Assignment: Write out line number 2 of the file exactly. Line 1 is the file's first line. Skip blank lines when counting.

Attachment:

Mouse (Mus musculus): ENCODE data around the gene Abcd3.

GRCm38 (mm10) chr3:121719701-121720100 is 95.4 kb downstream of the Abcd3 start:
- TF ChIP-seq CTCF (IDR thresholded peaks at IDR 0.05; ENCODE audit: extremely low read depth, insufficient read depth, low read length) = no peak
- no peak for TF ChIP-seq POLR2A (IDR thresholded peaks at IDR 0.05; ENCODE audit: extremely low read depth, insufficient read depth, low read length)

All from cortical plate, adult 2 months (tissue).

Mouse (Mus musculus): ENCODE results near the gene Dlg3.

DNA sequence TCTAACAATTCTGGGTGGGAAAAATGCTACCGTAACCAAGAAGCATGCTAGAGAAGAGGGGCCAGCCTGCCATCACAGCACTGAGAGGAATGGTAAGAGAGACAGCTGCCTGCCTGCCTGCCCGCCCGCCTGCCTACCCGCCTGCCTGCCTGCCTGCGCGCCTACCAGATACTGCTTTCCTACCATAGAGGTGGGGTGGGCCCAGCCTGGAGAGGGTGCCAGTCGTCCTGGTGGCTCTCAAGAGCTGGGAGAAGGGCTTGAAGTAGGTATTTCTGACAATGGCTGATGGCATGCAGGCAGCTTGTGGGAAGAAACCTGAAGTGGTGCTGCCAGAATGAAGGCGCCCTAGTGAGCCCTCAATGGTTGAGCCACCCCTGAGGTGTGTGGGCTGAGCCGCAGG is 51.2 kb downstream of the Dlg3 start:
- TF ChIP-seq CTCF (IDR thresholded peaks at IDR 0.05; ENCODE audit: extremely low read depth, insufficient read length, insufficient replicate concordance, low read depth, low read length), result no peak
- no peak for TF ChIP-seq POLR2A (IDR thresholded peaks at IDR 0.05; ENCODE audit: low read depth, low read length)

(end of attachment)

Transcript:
GRCm38 (mm10) chr3:121719701-121720100 is 95.4 kb downstream of the Abcd3 start: